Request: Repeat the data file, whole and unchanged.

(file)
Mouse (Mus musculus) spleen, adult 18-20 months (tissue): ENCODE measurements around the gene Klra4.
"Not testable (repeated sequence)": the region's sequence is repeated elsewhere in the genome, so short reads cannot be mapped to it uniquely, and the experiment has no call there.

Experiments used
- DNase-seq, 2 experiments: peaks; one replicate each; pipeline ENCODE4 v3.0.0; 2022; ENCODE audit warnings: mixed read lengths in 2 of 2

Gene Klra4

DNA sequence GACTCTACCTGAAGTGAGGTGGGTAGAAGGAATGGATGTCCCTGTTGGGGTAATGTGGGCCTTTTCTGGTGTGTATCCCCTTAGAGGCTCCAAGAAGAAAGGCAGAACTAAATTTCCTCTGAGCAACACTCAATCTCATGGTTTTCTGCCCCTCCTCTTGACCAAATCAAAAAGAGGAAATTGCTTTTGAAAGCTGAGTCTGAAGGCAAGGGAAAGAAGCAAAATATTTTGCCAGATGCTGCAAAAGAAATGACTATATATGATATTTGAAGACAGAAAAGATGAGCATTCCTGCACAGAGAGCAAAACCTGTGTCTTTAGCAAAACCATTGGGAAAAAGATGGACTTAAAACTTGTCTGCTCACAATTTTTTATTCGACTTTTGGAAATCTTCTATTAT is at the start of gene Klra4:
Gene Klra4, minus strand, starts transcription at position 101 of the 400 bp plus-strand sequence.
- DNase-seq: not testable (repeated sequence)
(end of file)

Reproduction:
Mouse (Mus musculus) spleen, adult 18-20 months (tissue): ENCODE measurements around the gene Klra4.
"Not testable (repeated sequence)": the region's sequence is repeated elsewhere in the genome, so short reads cannot be mapped to it uniquely, and the experiment has no call there.

Experiments used
- DNase-seq, 2 experiments: peaks; one replicate each; pipeline ENCODE4 v3.0.0; 2022; ENCODE audit warnings: mixed read lengths in 2 of 2

Gene Klra4

DNA sequence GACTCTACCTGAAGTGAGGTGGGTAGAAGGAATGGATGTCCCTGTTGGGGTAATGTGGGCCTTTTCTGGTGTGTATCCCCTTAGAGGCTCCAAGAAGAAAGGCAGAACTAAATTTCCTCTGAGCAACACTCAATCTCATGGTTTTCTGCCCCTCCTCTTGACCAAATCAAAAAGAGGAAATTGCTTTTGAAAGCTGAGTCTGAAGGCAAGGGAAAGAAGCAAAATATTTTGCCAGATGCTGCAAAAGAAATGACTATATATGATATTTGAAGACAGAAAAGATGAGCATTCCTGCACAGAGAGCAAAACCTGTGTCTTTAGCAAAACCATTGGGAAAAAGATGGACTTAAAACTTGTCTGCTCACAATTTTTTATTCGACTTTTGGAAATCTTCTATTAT is at the start of gene Klra4:
Gene Klra4, minus strand, starts transcription at position 101 of the 400 bp plus-strand sequence.
- DNase-seq: not testable (repeated sequence)